Position – This self-fertilising tree should be planted in full- or half-day sun. This means about 3 to 6 hours of sunlight every day. Still, remember that they don’t do well in very hot conditions.
Size – When mature, this tree reaches a height of between 3 and 4.5 metres. However, many gardeners prune them to be a little shorter. They have a similar to slightly wider spread.
Soil Type – The roots of the white Genoa fig tree need a good movement of air around them, so use sandy or loamy soil that drains well. A neutral to alkaline pH is the best soil for this tree and will yield the best results.
Mulch – Use mature compost or hay around the tree’s base to retain moisture, stave off weeds and add nutrients to the soil. But be careful to keep the mulch at least 20 centimetres away from the tree trunk. If it is too close to the trunk, it can become waterlogged and cause rot in the tree.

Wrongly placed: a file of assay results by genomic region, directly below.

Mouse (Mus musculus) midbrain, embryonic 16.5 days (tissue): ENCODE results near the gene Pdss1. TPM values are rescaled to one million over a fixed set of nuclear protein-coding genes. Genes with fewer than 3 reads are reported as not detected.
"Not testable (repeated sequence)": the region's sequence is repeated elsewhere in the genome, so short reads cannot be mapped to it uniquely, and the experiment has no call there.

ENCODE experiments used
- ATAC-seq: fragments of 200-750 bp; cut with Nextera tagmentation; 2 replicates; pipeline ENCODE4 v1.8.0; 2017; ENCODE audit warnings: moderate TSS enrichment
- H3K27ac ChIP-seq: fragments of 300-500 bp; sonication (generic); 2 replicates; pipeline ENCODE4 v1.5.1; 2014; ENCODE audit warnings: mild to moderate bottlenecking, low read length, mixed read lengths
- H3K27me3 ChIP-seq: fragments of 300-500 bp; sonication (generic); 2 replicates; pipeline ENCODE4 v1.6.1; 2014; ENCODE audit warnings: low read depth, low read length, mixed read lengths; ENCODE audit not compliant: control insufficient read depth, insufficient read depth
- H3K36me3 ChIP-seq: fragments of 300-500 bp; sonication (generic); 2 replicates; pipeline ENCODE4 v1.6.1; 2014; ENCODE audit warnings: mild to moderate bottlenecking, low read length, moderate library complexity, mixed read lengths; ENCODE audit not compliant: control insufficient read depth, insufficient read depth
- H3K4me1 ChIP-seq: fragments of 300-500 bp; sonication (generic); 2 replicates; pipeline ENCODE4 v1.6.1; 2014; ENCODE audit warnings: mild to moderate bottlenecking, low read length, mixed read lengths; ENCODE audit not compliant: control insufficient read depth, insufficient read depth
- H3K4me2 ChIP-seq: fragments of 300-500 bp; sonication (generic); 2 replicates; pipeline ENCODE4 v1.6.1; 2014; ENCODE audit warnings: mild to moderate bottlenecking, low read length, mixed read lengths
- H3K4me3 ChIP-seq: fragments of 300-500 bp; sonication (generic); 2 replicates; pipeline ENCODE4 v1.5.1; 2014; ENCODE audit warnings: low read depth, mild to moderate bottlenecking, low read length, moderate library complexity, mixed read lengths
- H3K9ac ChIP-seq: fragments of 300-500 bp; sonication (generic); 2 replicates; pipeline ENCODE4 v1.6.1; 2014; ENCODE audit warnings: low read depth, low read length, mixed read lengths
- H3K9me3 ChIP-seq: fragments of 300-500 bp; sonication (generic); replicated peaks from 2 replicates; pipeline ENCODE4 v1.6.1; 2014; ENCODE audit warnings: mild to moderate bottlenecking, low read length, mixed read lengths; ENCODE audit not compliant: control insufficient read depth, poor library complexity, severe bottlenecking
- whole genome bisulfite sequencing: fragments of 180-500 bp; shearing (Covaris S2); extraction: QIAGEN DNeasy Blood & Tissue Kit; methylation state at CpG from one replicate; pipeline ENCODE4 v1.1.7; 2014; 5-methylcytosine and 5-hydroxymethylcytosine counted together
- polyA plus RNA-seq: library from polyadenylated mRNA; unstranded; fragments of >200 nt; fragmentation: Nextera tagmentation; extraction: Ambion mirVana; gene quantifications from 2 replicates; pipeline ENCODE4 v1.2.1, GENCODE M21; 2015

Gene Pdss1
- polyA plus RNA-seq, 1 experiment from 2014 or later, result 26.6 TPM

Watering – Generally, they need about 2.5 to 4 centimetres of water a week. During the cooler months, the white Genoa fig tree should not require much watering unless the soil around them has completely dried. During the hot, dry season, water them once a week. You’ll know they need more water if the leaves start turning yellow.
Fertilising – A low-nitrogen fertiliser like 2:3:4 can be given to your tree in spring and again in summer.
Pruning – The best time to prune your fig tree is during winter when the tree is not actively growing. Cut off unwieldy branches or those that have become too long for your space.
Harvesting – The white Genoa fig tree bears fruit in early summer and again in late summer / early autumn. The first fruits aren’t as sweet and flavoursome as the second batch, which grows from older wood. Ripe figs will come away from the tree easily. Simply hold them from the bottom, lift them, and tug slightly.